Alex Reyes, Carson Kelly, Randal Grichuk to Tampa Bay. Chris Archer to St. Louis

Applying Point of Pittsburgh’s research, we can reasonably estimate the surplus value of Reyes as $69.9 million, Kelly’s surplus value at $38.2 million, and Randal Grichuk’s 2018 projected surplus value of about $5 million, not including the 2 more years of control after 2018 that Grichuk would be under.

All told, the combined surplus value going back to Tampa Bay in this potential trade totals $113.1 million, nearly dead on with Archer’s surplus value of $113.5 million. Math wise, this one checks out.

From a baseball standpoint, Reyes is a top-end prospect who’s already had Tommy John surgery and has ace potential. He, Brent Honeywell, Jake Faria, and Blake Snell would look really good for years to come in Tampa Bay.

The Rays also need a young catcher to take the reigns from Wilson Ramos and Derek Norris, which is where Carson Kelly fits in. And Grichuk fits into the mold of what Corey Dickerson has been in Tampa Bay. Young, power hitting outfielder who can’t figure it out in limited at-bats elsewhere and comes to thrive at the Trop.

Compared to some of the other things I’ve been reading about Chris Archer, this trade package seems very light on talent going back to the Rays. However, as my math shows, it works out from a numbers standpoint and I give it a thumbs up from a baseball standpoint on both sides.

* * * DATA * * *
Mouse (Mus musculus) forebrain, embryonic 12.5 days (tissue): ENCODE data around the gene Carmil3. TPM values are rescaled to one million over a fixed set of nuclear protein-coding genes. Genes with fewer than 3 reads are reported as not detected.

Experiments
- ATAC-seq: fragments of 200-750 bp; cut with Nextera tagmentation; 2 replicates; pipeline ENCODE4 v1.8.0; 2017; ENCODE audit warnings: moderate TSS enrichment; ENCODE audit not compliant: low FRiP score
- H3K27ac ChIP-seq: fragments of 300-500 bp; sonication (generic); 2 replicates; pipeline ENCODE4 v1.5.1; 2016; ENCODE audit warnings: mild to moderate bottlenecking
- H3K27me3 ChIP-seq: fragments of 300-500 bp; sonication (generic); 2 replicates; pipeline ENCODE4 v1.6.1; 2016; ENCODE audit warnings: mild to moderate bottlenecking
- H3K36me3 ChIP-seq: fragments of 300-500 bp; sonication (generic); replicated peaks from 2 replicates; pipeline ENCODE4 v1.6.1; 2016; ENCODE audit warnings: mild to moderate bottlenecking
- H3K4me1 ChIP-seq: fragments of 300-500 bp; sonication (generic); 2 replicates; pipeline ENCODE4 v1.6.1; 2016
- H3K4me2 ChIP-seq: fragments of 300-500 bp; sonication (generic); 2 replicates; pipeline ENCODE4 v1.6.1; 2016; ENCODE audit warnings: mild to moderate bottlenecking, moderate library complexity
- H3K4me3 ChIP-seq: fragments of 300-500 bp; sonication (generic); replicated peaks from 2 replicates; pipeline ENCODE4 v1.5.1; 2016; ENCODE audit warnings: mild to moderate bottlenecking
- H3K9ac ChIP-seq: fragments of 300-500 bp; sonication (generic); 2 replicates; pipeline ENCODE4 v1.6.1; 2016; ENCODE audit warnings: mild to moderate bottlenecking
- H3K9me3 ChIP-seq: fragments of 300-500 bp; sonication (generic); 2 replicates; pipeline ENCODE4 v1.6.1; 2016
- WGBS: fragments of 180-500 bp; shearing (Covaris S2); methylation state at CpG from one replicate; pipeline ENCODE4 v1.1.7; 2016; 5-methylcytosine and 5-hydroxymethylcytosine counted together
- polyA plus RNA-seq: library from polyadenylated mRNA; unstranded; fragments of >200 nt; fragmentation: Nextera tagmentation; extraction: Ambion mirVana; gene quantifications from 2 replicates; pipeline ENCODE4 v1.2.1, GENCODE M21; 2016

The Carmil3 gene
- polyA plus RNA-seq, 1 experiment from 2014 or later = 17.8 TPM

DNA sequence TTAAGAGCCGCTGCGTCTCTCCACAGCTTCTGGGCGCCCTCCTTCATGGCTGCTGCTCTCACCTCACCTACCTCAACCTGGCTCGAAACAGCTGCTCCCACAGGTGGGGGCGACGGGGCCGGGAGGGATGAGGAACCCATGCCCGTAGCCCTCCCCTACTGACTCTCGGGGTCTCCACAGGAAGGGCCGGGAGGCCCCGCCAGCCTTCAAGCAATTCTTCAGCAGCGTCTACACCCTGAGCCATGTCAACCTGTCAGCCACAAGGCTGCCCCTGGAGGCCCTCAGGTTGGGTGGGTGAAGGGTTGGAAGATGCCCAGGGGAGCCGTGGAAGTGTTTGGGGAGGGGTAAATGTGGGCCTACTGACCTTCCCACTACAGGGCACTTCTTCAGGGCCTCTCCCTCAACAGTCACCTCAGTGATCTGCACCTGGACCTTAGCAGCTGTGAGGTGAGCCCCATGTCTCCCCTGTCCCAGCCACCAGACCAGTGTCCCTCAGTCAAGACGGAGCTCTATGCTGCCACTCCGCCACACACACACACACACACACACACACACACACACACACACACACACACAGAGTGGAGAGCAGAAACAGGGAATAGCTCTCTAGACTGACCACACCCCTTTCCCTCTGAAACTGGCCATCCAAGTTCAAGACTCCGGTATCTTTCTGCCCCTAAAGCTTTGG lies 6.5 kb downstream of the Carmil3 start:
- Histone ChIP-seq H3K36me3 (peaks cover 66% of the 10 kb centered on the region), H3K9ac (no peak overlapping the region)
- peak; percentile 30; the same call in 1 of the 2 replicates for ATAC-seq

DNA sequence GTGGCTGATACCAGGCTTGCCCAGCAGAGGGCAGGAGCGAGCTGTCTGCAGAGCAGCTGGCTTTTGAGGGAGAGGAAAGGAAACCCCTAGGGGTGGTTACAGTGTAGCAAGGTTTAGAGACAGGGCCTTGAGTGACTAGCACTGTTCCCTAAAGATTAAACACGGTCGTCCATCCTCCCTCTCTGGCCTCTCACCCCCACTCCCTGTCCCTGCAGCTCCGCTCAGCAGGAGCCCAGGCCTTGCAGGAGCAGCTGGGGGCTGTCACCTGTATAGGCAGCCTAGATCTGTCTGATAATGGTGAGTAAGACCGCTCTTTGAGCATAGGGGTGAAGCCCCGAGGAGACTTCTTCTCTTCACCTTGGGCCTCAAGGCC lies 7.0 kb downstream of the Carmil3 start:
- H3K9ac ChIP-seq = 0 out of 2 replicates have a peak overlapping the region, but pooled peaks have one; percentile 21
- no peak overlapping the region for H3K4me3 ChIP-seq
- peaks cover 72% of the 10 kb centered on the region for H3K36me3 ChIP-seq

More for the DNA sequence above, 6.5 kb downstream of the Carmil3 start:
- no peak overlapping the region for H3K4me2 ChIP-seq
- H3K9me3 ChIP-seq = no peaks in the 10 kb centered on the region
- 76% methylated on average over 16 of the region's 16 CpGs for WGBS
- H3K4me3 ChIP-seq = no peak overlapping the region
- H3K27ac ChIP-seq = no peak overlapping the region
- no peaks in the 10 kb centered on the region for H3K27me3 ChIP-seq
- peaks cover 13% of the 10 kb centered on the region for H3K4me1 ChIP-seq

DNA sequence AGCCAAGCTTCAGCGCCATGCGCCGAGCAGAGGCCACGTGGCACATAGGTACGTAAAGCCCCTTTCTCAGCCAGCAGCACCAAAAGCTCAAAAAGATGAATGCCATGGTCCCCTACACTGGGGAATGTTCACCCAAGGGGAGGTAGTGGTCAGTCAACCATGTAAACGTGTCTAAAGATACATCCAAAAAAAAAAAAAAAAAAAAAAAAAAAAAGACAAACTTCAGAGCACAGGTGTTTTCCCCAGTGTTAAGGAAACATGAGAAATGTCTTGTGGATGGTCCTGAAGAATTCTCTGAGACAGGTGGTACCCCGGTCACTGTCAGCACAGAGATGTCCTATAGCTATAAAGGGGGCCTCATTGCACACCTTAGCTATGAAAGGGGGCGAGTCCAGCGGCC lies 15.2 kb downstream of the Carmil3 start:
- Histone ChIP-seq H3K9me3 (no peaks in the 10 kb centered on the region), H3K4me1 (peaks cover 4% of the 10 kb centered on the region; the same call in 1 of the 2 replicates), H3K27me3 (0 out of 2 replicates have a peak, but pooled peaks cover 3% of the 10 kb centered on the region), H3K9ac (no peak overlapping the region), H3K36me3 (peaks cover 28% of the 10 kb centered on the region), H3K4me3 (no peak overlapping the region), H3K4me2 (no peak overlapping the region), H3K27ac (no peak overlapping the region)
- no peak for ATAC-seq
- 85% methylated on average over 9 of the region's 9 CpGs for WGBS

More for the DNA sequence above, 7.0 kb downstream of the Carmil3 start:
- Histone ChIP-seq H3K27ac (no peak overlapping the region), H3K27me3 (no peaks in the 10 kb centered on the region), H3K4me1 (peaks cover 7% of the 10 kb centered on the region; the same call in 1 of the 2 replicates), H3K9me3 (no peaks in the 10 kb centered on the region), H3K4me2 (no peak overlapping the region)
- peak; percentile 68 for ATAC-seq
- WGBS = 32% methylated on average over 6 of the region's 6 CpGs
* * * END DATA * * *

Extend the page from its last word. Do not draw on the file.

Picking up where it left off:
For the St. Louis Cardinals, it certainly hurts to give up Reyes and Kelly, but they’ve both been made relatively expendable through recent developments.

No longer is Reyes the lone untouchable Cardinals’ pitching farmhand; guys like Sandy Alcantara and Jordan Hicks have taken over that mantle from him. And the development and emergence of Andrew Knizner puts Carson Kelly in a difficult spot in St. Louis.

In an ideal world, you don’t have to give up either of these guys in order to land Chris Archer, but the world isn’t ideal and the Cardinals will have to bite down hard on some bullets in order to win more games.

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Realistically, Chris Archer – in my view – helps the Cardinals win more games in 2018 than Alex Reyes and Carson Kelly would and the immediate present is what St. Louis needs to worry about this offseason. On top of that, he’d sure look good in red.